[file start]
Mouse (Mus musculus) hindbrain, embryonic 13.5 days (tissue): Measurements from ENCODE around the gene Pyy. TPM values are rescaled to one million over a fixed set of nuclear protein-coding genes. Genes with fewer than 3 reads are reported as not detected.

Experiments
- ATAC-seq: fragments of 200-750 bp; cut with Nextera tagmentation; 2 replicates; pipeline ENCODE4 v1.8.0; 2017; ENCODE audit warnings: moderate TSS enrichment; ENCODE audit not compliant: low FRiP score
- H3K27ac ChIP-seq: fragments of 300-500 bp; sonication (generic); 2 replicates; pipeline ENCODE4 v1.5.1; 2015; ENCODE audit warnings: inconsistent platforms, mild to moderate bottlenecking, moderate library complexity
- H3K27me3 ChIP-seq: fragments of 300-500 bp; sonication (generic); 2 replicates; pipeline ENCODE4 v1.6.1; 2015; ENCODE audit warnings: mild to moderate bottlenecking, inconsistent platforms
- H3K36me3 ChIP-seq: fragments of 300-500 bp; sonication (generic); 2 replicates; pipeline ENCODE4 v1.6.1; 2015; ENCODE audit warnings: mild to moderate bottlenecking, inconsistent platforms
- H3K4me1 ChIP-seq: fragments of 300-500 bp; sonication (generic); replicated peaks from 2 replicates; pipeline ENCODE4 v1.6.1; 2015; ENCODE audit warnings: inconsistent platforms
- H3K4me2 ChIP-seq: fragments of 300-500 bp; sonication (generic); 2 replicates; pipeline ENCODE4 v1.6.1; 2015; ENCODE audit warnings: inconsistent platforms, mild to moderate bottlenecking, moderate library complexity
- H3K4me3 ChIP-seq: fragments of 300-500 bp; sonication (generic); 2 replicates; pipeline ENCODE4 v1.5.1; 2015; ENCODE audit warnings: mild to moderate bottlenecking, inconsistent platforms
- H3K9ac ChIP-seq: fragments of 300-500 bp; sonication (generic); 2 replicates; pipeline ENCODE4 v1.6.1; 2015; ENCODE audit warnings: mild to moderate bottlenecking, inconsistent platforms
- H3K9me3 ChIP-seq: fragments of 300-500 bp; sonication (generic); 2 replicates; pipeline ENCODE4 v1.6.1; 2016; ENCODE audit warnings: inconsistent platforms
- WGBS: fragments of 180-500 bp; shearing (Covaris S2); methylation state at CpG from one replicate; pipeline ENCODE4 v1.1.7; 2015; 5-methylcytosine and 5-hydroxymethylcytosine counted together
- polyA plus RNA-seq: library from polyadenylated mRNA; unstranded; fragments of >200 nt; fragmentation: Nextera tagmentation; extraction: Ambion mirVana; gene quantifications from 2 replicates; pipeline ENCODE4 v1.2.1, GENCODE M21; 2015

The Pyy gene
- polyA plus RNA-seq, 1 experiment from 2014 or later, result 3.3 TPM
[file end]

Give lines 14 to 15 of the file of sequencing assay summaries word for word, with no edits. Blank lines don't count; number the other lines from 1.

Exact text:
The Pyy gene
- polyA plus RNA-seq, 1 experiment from 2014 or later, result 3.3 TPM